I would like to address the whole question of point of view as it applies to our novel. Nearly all of our characters, at one time or another, are center stage with us inside their heads. Is this typical? To have so many points of view? No, not typical, but also not unheard of.
One scene between Bella (the mob boss’s daughter) and Kelly (the main character’s girlfriend) was written from Bella’s point of view. We managed to communicate the necessary information to move the story forward, but in a fairly dull exchange with more “telling” than “showing”.
Changing the POV to Kelly breathed some life into the scene. She’s lying in bed at 2:30 in the morning when her doorbell rings. Who could it be? No good news can come at that time of day. Should she answer it? Somebody’s trying to kill her boyfriend, and maybe they’re trying to kill her, too, but would a bad guy really ring her doorbell? Kelly has been living in constant fear, which we found added to the tension and humor of the scene, making it much stronger.
Now we’re trying to decide about another scene between two bad guys, each thinking that they have the upper hand. How should we choose? By the character who has the most to lose? By our favorite bad guy? By who could make it the funniest?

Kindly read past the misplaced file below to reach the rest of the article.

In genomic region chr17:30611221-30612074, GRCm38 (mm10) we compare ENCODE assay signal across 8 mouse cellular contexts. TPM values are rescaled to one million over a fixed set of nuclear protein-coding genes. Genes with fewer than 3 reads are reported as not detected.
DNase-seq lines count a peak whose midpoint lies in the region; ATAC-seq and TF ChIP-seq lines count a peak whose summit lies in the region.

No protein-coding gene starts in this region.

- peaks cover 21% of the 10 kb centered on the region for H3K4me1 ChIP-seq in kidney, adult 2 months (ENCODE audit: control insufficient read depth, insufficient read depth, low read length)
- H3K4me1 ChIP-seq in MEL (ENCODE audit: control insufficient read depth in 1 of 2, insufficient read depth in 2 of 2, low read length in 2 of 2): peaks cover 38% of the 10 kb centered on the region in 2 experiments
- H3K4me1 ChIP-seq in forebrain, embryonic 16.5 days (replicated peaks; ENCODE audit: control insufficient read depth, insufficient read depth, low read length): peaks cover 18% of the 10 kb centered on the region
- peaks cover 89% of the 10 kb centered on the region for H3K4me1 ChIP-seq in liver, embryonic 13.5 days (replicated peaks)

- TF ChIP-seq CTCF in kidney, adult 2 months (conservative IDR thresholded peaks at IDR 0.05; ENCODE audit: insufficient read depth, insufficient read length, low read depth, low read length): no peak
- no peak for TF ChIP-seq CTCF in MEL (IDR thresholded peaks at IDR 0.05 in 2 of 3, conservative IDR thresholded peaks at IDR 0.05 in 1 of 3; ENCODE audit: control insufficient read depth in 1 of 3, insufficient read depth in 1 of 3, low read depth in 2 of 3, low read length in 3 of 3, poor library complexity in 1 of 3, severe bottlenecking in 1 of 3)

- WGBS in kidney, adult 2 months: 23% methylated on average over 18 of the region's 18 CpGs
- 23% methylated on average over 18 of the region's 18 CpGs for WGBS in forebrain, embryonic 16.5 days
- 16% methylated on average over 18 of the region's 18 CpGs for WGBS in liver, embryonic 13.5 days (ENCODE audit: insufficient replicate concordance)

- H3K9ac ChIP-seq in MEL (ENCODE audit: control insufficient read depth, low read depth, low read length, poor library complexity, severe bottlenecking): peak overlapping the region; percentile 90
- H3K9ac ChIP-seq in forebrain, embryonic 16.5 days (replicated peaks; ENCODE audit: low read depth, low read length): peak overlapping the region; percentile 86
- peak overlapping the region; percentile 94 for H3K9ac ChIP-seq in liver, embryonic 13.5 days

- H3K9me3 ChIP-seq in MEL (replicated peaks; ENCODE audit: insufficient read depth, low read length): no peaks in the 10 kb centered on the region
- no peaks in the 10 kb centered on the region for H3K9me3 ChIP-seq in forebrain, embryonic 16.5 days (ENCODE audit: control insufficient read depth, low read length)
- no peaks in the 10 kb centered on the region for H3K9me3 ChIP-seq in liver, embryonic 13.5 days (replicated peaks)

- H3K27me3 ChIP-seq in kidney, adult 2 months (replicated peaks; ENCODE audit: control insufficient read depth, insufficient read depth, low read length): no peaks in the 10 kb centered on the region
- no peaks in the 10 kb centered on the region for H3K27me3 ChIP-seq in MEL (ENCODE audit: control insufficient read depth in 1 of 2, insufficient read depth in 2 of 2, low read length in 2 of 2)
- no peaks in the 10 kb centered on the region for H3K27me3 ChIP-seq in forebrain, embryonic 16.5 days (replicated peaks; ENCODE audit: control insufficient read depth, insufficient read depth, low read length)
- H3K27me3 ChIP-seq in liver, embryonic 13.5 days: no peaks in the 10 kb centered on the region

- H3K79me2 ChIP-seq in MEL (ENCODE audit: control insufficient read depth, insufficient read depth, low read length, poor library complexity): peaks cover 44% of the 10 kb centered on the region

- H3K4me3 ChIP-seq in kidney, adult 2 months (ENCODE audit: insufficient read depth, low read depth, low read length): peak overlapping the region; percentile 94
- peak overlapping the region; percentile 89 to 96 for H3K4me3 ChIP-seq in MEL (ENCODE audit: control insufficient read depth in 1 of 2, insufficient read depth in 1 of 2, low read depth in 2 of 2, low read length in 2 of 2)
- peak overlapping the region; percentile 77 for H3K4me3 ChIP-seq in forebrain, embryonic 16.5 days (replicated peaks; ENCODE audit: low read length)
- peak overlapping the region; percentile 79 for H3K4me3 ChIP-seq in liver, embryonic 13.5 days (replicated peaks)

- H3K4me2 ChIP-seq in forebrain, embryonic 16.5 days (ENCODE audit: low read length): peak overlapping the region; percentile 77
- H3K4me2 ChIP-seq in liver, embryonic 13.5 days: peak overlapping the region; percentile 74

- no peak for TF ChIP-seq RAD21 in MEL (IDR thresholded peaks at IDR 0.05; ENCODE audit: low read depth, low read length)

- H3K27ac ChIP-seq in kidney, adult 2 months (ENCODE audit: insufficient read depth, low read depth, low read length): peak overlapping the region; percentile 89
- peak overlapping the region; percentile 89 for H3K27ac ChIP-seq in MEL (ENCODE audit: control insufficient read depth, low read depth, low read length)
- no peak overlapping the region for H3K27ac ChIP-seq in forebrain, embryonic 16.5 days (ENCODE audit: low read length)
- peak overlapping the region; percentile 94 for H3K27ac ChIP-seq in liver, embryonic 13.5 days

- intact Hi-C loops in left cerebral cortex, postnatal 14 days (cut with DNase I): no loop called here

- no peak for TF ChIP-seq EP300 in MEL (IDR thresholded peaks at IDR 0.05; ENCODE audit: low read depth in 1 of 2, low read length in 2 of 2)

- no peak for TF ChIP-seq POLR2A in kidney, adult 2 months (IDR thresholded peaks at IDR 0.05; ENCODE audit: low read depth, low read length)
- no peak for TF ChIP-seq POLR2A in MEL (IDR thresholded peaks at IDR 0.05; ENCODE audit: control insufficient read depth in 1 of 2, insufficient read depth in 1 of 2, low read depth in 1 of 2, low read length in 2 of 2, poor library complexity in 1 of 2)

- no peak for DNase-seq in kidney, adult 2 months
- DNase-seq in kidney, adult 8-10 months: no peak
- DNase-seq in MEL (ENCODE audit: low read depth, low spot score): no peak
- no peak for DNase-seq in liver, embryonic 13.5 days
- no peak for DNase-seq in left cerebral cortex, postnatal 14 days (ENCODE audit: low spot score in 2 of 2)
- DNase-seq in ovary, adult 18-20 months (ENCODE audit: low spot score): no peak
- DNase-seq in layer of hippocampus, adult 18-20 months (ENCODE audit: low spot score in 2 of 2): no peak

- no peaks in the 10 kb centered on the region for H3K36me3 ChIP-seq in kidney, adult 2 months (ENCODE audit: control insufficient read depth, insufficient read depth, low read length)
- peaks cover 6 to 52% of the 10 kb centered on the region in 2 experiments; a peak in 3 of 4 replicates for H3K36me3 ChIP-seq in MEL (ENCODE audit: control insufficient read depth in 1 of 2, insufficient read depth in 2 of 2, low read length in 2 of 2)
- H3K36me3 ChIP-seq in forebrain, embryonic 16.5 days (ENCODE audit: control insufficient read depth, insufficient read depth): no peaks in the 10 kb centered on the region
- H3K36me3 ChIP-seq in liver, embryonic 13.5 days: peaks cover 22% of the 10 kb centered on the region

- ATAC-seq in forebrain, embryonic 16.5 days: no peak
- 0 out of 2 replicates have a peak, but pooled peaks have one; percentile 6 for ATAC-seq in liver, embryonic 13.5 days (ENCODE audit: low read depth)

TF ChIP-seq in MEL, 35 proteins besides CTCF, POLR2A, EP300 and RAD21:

I’ve seen writing exercises where you’re instructed to write the same scene from different points of view. To do a whole novel that way would be time consuming and exhausting, and I’m just not interested. What I am interested in is telling the strongest, most amusing story we can, so occasional exercises in point of view are bound to be expected.
So what did we decide about the bad guys? We don’t know yet, but I’m thinking we could go with the character who can communicate the most information in the smallest amount of space.
Then again, we may go for the laugh. It’s still a work in progress.